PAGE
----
The islands of Lake Tana contain more than 20 monasteries, many of which were founded during the 14th-century by a group of monks known as the “Seven Stars”.
From the town of Bahir Dar, I organised a boat tour with help from some fellow backpackers, and we got a boat tour for 4 hours, which cost us 250 Birr each. Steeped in mystery and legend, the old Orthodox Christian churches and monasteries of Lake Tana form peaceful retreats for their monastic residents and visiting tourists alike, but one of the first things I noticed during my foray across the lake was that the monasteries practically double as nature sanctuaries. The Zege Peninsula, which supports by far the largest remaining tract of natural forest on Lake Tana, still harbours monkeys and various forest birds, while most of the monastic islands, considering their dense population, remain remarkably undisturbed in environmental terms.
Many of the Lake Tana monasteries remained practically unknown to outsiders prior to a pioneering expedition in the 1930s. Architecturally, none stands comparison to the awe-inspiring rock-hewn churches of Lalibela, yet several are beautifully decorated, and none more so than the relatively accessible Ura Kidane Mihret on the Zege Peninsula, covered from top to bottom with paintings that collectively serve as a visual encyclopaedia of Ethiopian ecclesiastical concerns. Be aware that women are not allowed to enter some of these monasteries.
Also highly impressive in this regard is the more remote, and modern, Gonderine-era church of Narga Selassie. Many of the monasteries have fascinating treasure houses. For bibliophiles, Kibran Gebriel, the closest true island monastery to Bahir Dar, is of particular interest for its library of almost 200 old books. At Daga Istafanos, visitors can be taken to see the mummified remains of five former emperors of Ethiopia, notably Fasilidas (the founder of Gondar), while on Tana Kirkos there stand three Judaic sacrificial pillars which help to support a legend that this island was for 800 years used to store the Ark of the Covenant.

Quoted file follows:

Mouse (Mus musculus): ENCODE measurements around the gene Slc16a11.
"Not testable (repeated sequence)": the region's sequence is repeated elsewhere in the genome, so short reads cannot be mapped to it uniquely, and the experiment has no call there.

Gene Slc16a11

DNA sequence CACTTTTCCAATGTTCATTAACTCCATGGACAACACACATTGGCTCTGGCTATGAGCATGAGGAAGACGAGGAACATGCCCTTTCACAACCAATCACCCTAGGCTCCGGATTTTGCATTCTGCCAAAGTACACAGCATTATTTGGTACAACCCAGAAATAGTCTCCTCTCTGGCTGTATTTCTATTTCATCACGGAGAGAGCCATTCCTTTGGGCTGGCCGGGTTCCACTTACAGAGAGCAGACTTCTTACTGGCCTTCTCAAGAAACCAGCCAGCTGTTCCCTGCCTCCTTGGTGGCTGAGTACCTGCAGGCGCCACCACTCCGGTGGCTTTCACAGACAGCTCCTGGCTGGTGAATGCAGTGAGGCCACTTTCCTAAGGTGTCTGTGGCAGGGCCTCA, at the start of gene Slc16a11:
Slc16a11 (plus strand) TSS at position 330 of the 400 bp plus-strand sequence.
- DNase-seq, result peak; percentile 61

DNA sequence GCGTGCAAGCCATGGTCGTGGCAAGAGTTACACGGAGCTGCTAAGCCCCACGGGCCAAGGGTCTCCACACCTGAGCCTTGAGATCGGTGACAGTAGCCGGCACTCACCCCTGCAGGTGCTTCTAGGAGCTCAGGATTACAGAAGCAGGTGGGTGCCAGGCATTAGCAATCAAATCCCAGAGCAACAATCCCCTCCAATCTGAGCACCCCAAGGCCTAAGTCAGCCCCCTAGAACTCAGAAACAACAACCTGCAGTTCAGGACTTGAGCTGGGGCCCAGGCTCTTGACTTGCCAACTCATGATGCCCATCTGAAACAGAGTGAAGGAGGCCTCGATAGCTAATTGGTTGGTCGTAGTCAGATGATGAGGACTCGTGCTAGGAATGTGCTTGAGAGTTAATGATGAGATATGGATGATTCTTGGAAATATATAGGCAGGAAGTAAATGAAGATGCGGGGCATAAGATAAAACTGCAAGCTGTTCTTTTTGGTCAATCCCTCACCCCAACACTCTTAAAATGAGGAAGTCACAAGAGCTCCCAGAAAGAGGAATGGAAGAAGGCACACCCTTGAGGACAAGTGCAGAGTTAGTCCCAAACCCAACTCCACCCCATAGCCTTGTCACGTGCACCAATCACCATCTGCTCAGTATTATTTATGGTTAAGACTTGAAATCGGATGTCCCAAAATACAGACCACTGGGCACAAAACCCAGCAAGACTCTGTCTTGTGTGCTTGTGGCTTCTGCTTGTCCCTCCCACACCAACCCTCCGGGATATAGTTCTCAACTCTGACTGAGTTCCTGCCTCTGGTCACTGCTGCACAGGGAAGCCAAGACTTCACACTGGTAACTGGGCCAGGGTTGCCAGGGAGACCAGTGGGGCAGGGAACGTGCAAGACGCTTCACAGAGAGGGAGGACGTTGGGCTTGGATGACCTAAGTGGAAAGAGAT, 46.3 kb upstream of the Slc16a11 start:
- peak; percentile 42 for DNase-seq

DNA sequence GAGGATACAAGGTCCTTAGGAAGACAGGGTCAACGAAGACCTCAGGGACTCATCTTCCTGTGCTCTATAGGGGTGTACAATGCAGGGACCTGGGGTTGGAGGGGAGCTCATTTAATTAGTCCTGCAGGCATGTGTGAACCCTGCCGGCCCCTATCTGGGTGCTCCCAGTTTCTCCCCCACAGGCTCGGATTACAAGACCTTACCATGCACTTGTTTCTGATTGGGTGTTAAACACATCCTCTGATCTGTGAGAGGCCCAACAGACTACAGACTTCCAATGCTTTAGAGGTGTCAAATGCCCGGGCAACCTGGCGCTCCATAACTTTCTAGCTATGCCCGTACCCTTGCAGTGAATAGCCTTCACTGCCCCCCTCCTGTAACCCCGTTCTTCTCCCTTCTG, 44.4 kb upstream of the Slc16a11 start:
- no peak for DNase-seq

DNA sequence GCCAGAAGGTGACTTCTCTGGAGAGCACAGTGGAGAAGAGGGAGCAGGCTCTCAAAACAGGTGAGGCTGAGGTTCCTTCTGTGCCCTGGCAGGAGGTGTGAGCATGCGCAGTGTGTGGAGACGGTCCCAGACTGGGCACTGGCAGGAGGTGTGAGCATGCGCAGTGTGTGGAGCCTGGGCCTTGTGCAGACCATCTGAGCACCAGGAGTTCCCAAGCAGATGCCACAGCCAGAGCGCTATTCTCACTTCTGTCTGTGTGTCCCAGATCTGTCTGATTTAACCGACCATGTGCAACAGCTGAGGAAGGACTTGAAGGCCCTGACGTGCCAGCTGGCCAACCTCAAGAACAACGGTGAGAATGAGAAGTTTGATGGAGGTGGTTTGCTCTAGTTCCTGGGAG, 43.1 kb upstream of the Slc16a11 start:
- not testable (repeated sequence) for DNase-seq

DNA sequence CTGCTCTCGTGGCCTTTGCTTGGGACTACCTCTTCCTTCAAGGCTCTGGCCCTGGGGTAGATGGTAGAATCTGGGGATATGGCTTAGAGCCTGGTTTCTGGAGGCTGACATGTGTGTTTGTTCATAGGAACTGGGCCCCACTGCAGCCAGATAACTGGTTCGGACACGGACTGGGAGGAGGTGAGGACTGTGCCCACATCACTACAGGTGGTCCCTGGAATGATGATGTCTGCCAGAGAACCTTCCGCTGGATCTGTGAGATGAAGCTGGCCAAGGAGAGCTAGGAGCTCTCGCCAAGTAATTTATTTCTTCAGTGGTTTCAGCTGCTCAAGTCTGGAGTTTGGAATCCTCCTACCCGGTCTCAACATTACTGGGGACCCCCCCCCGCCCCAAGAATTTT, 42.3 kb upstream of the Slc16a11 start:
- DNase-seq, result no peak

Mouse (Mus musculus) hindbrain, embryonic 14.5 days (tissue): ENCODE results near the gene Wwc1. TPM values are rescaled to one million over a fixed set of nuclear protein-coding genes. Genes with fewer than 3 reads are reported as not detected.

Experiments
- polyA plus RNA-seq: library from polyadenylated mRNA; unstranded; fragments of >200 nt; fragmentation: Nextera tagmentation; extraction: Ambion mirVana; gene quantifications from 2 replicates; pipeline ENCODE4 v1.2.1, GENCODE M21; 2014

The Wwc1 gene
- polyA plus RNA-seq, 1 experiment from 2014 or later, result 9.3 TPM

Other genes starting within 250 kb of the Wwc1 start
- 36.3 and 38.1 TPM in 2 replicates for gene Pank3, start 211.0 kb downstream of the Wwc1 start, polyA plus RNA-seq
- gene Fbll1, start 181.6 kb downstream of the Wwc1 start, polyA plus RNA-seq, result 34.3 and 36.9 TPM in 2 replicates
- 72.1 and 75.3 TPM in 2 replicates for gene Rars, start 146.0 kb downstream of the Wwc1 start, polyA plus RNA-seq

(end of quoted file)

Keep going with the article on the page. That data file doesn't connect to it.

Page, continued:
Having always been quite interested in the Orthodox Christianity of Ethiopia, and when you link this with the ancient monasteries of Bahir Dar then it was always going to be a fantastic day out. I can remember taking a lot of photos with both my camera and my iPhone, including some selfies with local school children who were animated to get their picture taken with a “white boy”. But of course the main highlight was to see these monasteries. Most of them are in pristine condition, and it is almost unthinkable that they have been around for so long and have not been reduced to rubble. The mosaics in the interior of some of them were incredible, and easily comparable to anything I saw in churches and palaces in Istanbul. One point of caution, though: I was quite surprised that we were charged 100 Birr PER PERSON for entry to each monastery, so we did the main ones (a rare occasion where I let my friends plan this for me!) and did not attempt to visit them all.
Combined with the romance attached to being afloat in a beautiful tropical lake that is not only the largest in Ethiopia, but also the source of the world’s longest river, a day trip to at least one of these monasteries will be a highlight of any stay in Bahir Dar!